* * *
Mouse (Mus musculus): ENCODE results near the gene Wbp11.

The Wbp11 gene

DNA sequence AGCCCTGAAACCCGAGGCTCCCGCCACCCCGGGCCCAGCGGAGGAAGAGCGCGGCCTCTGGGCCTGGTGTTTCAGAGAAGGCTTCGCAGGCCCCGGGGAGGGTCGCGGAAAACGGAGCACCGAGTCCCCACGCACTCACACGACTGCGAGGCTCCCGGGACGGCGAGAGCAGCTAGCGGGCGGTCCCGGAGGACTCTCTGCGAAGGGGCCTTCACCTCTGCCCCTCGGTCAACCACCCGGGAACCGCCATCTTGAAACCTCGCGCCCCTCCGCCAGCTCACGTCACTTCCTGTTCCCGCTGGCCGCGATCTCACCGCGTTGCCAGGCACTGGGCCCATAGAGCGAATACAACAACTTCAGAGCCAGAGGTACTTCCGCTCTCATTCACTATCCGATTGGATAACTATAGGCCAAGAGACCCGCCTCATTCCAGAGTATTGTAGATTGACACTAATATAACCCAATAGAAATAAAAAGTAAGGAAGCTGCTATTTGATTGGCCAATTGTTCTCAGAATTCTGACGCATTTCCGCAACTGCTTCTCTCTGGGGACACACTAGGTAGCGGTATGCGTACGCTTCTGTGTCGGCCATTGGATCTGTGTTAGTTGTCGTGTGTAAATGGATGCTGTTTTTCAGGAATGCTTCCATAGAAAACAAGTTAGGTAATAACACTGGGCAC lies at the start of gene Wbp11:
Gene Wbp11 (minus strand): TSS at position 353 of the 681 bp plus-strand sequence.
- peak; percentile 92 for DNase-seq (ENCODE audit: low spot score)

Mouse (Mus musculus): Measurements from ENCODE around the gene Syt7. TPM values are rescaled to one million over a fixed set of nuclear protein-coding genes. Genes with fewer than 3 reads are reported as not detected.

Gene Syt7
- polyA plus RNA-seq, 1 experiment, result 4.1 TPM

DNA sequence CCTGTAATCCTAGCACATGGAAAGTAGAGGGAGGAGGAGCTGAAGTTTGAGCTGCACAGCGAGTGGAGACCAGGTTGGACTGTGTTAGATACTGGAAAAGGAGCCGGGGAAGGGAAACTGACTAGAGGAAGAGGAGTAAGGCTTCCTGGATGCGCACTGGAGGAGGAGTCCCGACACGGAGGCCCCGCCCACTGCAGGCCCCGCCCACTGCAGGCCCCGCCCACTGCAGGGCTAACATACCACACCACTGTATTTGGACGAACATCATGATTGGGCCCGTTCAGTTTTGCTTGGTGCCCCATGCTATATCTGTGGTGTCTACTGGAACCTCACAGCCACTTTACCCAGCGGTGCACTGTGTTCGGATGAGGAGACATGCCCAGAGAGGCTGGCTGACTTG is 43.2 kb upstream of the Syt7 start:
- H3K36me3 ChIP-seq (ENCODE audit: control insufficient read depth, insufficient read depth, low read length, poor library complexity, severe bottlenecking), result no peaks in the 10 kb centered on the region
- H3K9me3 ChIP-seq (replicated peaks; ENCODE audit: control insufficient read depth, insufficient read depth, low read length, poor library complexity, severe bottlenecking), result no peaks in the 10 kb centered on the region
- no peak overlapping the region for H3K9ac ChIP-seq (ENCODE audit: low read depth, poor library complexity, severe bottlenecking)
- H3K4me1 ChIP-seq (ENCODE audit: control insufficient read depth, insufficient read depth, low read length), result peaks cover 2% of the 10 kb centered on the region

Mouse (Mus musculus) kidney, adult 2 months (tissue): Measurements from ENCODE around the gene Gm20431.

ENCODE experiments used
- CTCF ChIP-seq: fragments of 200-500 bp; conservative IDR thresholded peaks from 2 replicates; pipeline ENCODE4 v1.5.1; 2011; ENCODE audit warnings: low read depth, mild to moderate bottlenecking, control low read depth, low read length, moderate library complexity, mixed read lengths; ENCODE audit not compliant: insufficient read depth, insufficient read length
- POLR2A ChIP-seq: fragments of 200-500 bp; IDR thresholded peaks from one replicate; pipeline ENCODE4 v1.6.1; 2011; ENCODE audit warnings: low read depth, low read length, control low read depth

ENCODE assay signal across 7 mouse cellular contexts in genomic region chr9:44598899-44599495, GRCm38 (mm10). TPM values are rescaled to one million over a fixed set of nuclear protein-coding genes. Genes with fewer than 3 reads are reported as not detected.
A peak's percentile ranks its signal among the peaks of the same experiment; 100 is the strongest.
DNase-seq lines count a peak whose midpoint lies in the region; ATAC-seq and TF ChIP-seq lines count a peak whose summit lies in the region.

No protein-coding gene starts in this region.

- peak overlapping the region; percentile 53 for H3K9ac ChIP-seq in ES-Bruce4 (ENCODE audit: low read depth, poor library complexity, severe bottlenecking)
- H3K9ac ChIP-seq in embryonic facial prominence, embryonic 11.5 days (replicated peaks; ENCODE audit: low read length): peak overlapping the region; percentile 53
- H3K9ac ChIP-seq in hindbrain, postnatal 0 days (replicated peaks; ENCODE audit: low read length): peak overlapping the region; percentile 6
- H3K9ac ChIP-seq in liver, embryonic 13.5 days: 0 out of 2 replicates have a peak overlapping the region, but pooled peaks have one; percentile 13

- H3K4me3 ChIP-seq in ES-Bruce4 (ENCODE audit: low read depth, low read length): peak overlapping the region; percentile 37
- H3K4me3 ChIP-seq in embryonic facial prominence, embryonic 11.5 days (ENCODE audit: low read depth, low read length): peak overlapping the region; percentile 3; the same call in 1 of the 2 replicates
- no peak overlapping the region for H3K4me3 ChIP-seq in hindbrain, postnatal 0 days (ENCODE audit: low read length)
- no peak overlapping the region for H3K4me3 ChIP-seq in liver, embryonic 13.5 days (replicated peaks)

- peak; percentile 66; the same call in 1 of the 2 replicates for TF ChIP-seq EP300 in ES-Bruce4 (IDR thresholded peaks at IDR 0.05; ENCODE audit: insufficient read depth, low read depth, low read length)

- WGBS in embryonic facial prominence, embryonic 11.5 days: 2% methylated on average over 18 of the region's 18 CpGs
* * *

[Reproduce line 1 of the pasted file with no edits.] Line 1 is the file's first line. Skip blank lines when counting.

Mouse (Mus musculus): ENCODE results near the gene Wbp11.